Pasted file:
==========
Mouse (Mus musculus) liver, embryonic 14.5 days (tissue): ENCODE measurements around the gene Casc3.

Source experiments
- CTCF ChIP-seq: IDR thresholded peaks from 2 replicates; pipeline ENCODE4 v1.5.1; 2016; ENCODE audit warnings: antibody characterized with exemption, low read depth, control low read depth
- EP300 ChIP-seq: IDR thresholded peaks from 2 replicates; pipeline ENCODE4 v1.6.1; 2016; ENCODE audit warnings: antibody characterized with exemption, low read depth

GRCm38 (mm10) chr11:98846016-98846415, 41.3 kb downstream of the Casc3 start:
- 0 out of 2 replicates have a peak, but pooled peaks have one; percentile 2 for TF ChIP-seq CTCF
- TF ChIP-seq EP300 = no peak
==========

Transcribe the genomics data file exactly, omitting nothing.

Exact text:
Mouse (Mus musculus) liver, embryonic 14.5 days (tissue): ENCODE measurements around the gene Casc3.

Source experiments
- CTCF ChIP-seq: IDR thresholded peaks from 2 replicates; pipeline ENCODE4 v1.5.1; 2016; ENCODE audit warnings: antibody characterized with exemption, low read depth, control low read depth
- EP300 ChIP-seq: IDR thresholded peaks from 2 replicates; pipeline ENCODE4 v1.6.1; 2016; ENCODE audit warnings: antibody characterized with exemption, low read depth

GRCm38 (mm10) chr11:98846016-98846415, 41.3 kb downstream of the Casc3 start:
- 0 out of 2 replicates have a peak, but pooled peaks have one; percentile 2 for TF ChIP-seq CTCF
- TF ChIP-seq EP300 = no peak